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Reading Rämistrasse #112: Mitchell Anderson on Ralph Bürgin at Livie Gallery - Akademie - Kunsthalle Zürich

Reading Rämistrasse #112: Mitchell Anderson on Ralph Bürgin at Livie Gallery

Each of the ten paintings in Ralph Bürgin’s beguiling exhibition The Great Escape share renderings of a human profile which has been lifted off the shoulders of the central figure in Oskar Schlemmer’s Fünf Figuren im Raum, Römisches (1925). They’re depicted in pairs as fountains or on slinky male nudes recalling the best of Matisse, but the main collective effect derives from close groupings of three or four entering at the edges of a canvas and looking at peopleless scenes. Gazing at empty parks or roads one wonders what this assembled crowd’s purpose is. Can something be threatening with nothing to threaten? While the Schlemmer quotation is direct, these paintings also recall the Baroque Biblical motif of Susanna and the Elders. That story of rape and social humiliation was a favorite of painters and patrons alike for its rationalization, to prude church and government officials four centuries back, of the inclusion of a female nude. In Bürgin’s paintings the groups look at nothing, and the nudes in his exhibition are of men with laughably small heads and equally small dicks. Bürgin is clearly interested in rerouting canonical modernism and the joy in composition, color interaction and paint handling, altering gently from one work to another, powers it all. Chus Martinez’s exhibition text almost entirely challenges, and in some ways justifies, Bürgin’s position as a male painter today. The 1963 film that shares its name with this exhibition is, by the inclusion of Steve McQueen, sexy and cool despite the fact that it ends with a Gestapo mass execution. The Schlemmer painting reanimated here came to the Kunstmuseum Basel, the artist’s hometown, from a Nazi sale of degenerate art. Unfortunately, art and life have always had to deal with morality police. Bürgin’s show is both lovely and knowing.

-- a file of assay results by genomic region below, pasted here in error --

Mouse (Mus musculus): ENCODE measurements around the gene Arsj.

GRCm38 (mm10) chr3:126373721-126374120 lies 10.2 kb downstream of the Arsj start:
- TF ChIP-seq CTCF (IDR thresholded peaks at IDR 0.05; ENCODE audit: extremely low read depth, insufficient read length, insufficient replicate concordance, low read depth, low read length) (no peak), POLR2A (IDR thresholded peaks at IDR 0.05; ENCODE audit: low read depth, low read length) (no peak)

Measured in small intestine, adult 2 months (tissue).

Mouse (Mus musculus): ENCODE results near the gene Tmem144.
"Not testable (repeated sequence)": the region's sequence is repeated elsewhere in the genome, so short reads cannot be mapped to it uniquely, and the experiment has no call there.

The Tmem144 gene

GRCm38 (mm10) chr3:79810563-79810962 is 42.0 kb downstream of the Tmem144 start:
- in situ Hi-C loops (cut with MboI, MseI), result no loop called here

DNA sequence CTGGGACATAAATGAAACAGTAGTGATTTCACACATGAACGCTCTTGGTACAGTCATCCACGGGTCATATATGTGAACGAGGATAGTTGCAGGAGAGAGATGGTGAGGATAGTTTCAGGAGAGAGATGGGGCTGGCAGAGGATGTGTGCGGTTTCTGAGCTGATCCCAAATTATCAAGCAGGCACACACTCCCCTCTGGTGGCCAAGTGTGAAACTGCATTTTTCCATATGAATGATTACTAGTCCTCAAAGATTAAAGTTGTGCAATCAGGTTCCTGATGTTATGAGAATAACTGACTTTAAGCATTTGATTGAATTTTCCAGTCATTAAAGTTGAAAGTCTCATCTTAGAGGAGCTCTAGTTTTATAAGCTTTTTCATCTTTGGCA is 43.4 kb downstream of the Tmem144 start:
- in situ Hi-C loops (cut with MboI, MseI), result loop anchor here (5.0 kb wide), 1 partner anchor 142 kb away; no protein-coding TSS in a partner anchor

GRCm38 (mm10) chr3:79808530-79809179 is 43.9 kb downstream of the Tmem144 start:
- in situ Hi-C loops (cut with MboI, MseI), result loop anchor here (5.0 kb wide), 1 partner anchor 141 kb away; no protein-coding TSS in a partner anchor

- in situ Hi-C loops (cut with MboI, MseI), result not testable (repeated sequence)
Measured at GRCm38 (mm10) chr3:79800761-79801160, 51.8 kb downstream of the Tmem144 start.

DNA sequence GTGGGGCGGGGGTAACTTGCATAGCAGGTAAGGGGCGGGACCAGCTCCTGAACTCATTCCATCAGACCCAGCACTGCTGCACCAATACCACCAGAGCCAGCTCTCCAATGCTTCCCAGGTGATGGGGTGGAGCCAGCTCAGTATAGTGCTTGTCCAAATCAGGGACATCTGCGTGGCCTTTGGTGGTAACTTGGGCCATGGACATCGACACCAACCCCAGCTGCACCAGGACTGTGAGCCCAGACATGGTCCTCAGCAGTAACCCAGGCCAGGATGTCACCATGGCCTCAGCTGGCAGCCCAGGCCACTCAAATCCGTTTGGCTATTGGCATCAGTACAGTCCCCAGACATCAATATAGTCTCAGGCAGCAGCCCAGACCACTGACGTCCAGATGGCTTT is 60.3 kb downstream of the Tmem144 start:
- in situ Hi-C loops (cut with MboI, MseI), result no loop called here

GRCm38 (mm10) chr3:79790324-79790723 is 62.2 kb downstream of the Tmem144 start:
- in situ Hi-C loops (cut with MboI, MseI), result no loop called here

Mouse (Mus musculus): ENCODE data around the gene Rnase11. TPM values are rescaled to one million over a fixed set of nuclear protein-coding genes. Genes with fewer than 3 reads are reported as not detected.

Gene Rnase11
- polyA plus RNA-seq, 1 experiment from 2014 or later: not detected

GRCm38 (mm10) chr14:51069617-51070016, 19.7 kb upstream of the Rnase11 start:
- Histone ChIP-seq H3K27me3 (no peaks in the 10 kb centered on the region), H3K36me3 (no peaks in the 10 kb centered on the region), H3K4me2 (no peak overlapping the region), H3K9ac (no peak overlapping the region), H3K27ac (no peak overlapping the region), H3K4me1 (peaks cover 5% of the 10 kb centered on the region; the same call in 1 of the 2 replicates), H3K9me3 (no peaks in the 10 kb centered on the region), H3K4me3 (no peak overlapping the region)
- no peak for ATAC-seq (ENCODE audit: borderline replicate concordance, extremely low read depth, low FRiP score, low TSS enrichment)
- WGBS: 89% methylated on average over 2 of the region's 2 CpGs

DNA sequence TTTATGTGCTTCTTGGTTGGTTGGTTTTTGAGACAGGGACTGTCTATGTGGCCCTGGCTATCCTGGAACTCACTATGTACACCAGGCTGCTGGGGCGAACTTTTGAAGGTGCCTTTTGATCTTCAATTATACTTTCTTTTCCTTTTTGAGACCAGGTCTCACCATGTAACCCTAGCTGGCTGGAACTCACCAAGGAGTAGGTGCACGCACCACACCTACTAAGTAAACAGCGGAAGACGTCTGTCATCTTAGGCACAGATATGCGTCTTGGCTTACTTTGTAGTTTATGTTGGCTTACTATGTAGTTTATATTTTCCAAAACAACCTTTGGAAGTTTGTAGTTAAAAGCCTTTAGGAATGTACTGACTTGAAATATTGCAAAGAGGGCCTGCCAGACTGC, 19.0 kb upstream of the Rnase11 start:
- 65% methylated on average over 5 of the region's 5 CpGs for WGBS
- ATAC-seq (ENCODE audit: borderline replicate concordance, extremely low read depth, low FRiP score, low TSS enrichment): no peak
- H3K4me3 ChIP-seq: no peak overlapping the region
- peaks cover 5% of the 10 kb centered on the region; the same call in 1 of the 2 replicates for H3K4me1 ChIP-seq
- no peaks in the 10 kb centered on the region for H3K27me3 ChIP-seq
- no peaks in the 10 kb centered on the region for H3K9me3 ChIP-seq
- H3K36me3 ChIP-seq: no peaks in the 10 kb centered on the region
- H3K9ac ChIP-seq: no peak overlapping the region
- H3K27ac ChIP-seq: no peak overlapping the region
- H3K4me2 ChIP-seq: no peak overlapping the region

Ralph Bürgin, The Great Escape, Livie Gallery, 2023

Image: Esther Mathis

Ralph Bürgin, The Great Escape, Livie Gallery, 10 February–24 March 2023

Reading Rämistrasse

If art criticism is losing ground, we must act. That’s why we created space for criticism – Reading Rämistrasse – on the Kunsthalle Zürich website and publish reviews of current exhibitions in Zürich. What is published here does not represent the opinion of the Kunsthalle Zürich. Because criticism has to be independent.

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